Lewis went away very happy and grateful, for our monthly offering was added, and he saw his way to live through the winter in real comfort, and by degrees meet all his just obligations, for he too has found farming expensive.
He has worked so hard, to see so much effort wasted, and to see so many things go wrong, it is a joy to see his life brightened at last in just this way. It was an inspiration on your part, and has given happiness to others beside Lewis. He appreciates. and is grateful in a truly manly way—and if prayers can help those for whom they are uplifted you and Mr. Rogers will be helped every day when you are not thinking. [in right margin, in SLC’s hand: I will pray for you, too, unless you buy me off. SLC]
But I fear the uplift helps only the reverent soul that would bestow all good upon his fellows.
[in right margin, in SLC’s hand: Meaning you or me, no doubt. Perhaps me.] Good night and most lovingly….[MTP; enclosed in Dec. 16 and 18 to Rogers].
Sam’s notebook: “Lunch, 1 p.m / Madm Villari / 27 Viole Regina Victoria / Go with me see the priest”
[NB 46 TS 30].Note: Linda Villari. See Villari’s note of Dec. 7.
December 4 Friday – At the Villa Reale di Quarto near Florence Sam wrote to William Dean Howells.
The Xmas No. is fine, & a worthy place for your moving & beautiful poem. How many it comes home to; how many have felt it, & having felt it once will feel it always. The crime of the Invention of the Human Race—how much it has to answer for!
You have written of Harte most felicitously—most generously, too, & yet at the same time truly: for he was all you ever said, & although he was more & worse, there is no occasion to remember it & I am often ashamed of myself for doing it. I have had a curious experience. In the bound Blackwood for 1871 I was reading that mag’s discovery of Harte & its surprise & admiration over the Luck of Roaring Camp, which it reproduced substantially in full. There stood his birth! & I was carried back to it: then the next night came your funeral services over him, in which you brought him in a princely progress across the applauding continent, young & dapper & brown-haired; & by & by laid him to rest, white-headed & half-forgotten, in an alien land. In the one night I saw him born; I saw him flit across the intervening day, as it were, & when night closed down again I saw him buried. It was wierd & impressive.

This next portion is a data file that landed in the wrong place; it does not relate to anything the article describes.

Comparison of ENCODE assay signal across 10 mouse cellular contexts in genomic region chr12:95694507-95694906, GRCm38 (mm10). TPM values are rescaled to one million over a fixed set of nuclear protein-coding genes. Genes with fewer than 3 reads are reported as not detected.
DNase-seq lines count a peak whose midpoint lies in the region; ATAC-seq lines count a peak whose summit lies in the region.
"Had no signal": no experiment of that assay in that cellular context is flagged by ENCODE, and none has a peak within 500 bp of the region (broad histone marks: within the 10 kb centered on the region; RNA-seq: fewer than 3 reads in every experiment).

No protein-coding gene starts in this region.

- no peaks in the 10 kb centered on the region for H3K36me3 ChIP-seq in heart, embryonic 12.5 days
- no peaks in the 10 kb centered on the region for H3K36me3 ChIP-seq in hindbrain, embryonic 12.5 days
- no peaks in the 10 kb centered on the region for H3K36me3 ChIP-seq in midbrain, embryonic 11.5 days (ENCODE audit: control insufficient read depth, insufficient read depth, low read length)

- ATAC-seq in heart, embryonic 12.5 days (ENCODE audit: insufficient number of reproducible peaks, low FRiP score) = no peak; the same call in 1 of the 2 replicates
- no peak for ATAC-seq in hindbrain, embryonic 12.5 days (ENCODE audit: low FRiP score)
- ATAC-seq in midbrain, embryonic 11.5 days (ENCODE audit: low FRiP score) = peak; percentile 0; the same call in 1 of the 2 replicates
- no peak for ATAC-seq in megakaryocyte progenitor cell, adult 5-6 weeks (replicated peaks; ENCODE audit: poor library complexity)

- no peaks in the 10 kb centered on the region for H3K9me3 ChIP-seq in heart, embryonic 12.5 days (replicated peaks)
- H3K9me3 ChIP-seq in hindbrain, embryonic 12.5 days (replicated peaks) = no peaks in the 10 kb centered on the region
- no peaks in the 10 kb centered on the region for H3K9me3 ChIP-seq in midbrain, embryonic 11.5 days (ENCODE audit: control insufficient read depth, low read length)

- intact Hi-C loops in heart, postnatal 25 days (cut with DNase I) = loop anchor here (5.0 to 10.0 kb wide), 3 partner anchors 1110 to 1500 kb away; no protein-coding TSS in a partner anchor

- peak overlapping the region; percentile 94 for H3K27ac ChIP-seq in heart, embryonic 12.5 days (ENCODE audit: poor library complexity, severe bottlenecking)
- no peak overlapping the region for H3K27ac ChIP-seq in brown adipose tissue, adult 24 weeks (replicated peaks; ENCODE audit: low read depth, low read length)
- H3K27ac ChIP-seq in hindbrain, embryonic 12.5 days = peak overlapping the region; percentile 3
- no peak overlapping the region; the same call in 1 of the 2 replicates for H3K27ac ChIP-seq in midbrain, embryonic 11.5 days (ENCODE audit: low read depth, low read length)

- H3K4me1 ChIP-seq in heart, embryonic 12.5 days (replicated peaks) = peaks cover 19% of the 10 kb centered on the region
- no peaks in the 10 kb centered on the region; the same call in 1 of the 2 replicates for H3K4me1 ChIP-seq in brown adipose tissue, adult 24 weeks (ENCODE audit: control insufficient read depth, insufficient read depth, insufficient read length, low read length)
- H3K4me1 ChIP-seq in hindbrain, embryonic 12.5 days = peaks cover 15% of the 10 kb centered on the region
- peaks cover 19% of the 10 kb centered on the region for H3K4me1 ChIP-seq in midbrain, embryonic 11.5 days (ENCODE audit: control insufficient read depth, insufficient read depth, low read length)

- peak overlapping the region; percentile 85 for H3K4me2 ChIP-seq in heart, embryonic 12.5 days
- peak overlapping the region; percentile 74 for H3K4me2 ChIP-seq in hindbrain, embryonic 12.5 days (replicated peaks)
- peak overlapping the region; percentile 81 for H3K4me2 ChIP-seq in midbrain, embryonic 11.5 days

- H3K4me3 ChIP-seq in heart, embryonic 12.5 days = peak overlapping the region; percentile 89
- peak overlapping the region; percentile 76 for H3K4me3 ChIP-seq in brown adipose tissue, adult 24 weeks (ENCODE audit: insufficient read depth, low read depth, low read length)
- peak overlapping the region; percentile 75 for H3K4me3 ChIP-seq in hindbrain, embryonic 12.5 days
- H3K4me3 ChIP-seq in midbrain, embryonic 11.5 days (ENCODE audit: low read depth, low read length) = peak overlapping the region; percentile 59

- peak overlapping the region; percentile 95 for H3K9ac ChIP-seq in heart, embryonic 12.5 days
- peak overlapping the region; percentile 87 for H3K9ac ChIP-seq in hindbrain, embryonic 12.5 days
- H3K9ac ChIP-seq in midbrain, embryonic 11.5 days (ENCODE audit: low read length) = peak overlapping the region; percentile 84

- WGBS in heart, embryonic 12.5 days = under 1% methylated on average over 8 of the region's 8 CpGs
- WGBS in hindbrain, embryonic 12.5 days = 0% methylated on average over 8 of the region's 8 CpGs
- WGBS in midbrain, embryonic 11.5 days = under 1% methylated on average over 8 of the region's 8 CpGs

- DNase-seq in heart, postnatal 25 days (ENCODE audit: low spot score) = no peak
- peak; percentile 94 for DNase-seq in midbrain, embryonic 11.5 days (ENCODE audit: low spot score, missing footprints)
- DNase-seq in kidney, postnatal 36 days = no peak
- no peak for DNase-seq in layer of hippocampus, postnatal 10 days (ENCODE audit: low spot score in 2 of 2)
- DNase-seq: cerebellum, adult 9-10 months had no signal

At last we are getting wonted to this fortress we are living in. It is rather comfortable (as European comfort goes), though God himself couldn’t start through it on a given excursion & not get lost. It is a monster accumulation of bricks for $2,000 a year—furnished. It must have been built for fuss & show & irruptions of fashion, not for a home. There are 20 large chambers on the top floor, but they are for servants. Our own floor (ground floor) is cut up into 21 rooms, passages, corridors, &c., & the floor above us is cut up into 22 of the like useless things (the house is 200 feet long)—yet if you were to come I could not find you a comfortable satisfactory place. Love to you!
[in left margin:] P.S. Mrs. Clemens improves a little. She thinks she can get 2 along without the trained nurse now, & will try the experiment [MTHL 774-5]. Note: the poem referred to in the opening of the letter was “Sorrow, My Sorrow, in the Dec. Harper’s. Howells had written in the”Editor’s Easy Chair” about Bret Harte, also the Dec. Harper’s.
December 5 Saturday – Sam’s notebook: “The water was again shut off to-day. Upon inquiry, the Maestro di Casa was gone a brief journey” [NB 46 TS 31].
December 6 Sunday – The New York Times, p.4, “Mark Twain’s Wife Ill” squib announced what was really not news.
Theodosia Lawson Boone wrote to Sam, having received his “kind note” on Thursday morning. She could not visit the day suggested (not given) on account of illness of Mrs. Harrick, but would as soon as she recovered on “some other Thursday in the near future” [MTP].
SLC used mourning border for most letters from Susy’s death on, then from Livy’s death on.